- The current “muddle through” approach to the eurozone (EZ) crisis is not a stable disequilibrium; rather, it is an unstable disequilibrium.
- Either the member states move from this disequilibrium toward a broader fiscal, economic and political union that resolves the fundamental problems of divergence (both economic, fiscal and in terms of competitiveness) within the union…
- …or the system will move first toward disorderly debt workouts and eventually even break-up, with weaker members departing. Over a five-year horizon, the odds of a break-up are at least one-third.
The EMU Has Always Fallen Short…
The EMU has never fully satisfied the conditions for an optimal currency area: Synchronized economic activity and growth rates; a high level of labor and capital mobility; fiscal federalism allowing the fiscal risk-sharing of idiosyncratic national shocks; and a significant degree of political union.
The hope was that the EMU’s lack of independent monetary, fiscal (the Growth and Stability Pact fiscal constraints) and exchange rate policies would lead to the acceleration of structural reforms that would in turn lead to the convergence of productivity and growth rates, rather than increased divergence.
The reality turned out to be different… Paradoxically, the early interest rate convergence became damaging as it allowed a severe lack of fiscal discipline in some countries (such as Greece and Portugal) and the build-up of asset bubbles in others (such as Spain and Ireland). Moreover the lack of market discipline delayed the necessary structural reforms and led to divergences in wage growth relative to productivity growth, and thus a rise in unit labor costs in the periphery and a loss of competitiveness that led to economic divergence between the PIIGS and the core. And the straightjacket of common monetary and currency policy exacerbated the real growth divergence at a time when structural and fiscal policies diverged.
Figure 1: Divergent Unit Labor Costs (ULCs, relative to EZ average, 1998 = 100)
Note: ULCs are computed as the ratio between compensation per employee and real GDP per employed person
Source: European Commission
Any successful monetary union has eventually been associated with political and fiscal union. Political union in the EZ and EU has stalled and a backlash against anonymous Brussels bureaucrats imposing their views on nation states is brewing. The EU does not have a common foreign policy or a common defense policy; while economic and financial policy convergence has reached an impasse.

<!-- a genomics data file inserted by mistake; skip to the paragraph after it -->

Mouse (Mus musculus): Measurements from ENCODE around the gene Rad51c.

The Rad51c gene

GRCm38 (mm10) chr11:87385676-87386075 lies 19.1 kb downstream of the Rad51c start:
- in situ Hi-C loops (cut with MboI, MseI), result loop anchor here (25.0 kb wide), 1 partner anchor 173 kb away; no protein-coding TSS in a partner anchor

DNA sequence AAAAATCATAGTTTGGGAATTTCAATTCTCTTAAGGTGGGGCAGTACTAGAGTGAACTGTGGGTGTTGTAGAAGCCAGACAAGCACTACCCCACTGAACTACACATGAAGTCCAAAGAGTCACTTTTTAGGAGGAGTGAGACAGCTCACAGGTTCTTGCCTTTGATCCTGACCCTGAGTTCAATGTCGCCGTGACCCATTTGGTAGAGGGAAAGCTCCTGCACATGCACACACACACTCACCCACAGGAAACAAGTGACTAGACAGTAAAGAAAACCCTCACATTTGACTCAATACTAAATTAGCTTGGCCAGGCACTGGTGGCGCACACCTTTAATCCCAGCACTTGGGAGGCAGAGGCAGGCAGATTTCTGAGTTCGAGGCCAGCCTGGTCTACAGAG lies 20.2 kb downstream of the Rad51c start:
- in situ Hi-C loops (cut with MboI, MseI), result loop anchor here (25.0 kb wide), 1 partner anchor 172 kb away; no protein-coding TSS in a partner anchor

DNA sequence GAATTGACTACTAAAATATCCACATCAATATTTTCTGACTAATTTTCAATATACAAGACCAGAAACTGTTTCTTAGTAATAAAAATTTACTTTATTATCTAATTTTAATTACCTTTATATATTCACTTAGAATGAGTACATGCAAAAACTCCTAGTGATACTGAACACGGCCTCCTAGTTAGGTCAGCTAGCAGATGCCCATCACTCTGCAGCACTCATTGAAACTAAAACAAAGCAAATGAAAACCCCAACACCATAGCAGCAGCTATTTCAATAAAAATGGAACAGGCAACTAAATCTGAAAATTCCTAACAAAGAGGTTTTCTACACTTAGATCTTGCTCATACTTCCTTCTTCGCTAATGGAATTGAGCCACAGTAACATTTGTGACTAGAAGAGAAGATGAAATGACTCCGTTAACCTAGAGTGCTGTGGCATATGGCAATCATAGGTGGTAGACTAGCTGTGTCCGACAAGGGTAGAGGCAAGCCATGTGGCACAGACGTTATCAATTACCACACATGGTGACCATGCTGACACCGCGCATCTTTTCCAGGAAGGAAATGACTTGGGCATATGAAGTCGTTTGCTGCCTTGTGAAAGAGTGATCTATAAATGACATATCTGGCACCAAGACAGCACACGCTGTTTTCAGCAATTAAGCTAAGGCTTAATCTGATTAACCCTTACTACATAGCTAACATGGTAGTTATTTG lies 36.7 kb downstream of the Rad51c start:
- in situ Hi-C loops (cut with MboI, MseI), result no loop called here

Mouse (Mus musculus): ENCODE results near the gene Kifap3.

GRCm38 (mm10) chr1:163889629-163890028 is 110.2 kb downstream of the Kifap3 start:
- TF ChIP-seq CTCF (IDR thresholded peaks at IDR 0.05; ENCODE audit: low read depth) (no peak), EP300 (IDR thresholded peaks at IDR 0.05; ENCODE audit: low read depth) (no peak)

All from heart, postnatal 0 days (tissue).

A fiscal union would require that a significant amount of federal/central revenues be mobilized for the provision of EU/EZ-wide public goods, but there is no mechanism or will to provide the EU with enough power to create a semi-federal system of taxation, transfers and spending. Fiscal risk-sharing also includes the sharing of losses from financial crises, which requires a central EU-based system of supervision and regulation of financial institutions rather than the current national approach. Losses would be shared throughout the EZ only if the responsibility for properly supervising and regulating financial institutions were at the central level.
Fiscal union would also require the widespread issuance of Eurobonds, where the taxes of German (and core) taxpayers backstop not only German debt but also the debt of the members of the periphery. But the German (and core) taxpayers would not accept that unless binding rules are established to ensure that periphery countries cannot again indulge in persistently and systematically large fiscal deficits; while periphery taxpayers would not accept the total loss of fiscal independence—fiscal slaves to the views of the core—that binding fiscal rules would require.
It is also clear that the heavy burden of private and public debt in a number of periphery countries—Greece, Ireland, Portugal—is so large that a debt restructuring and reduction will eventually have to occur, thus imposing—slowly or sharply—a capital loss on these periphery agents’ foreign creditors (mostly financial institutions in the core). This will exacerbate conflicts between the core and periphery as it will redistribute wealth from savers and creditors to debtor and borrowers.
Figure 2: General Gross Government Debt Projections (if fiscal adjustments go as planned, % of GDP)
Source: IMF, World Economic Outlook Database, April 2011
And while an orderly debt reduction may at least resolve the issue of excessive debt in some insolvent economies or financial systems, the restoration of economic convergence requires the restoration of competitiveness convergence. Without it, part of the periphery will stagnate or even contract for many years to come and eventually decide to exit the monetary union and return to a system of domestic national currencies.
So, How Can Competitiveness Be Restored and Growth Resume in the Periphery?
- One way would be for the euro to sharply fall in value toward—say—parity with the U.S. dollar. But with Germany being uber-competitive, the core running current-account surpluses and the ECB always more hawkish than the Fed, there is little chance that the euro would fall sharply enough to restore the competitiveness of the PIIGS.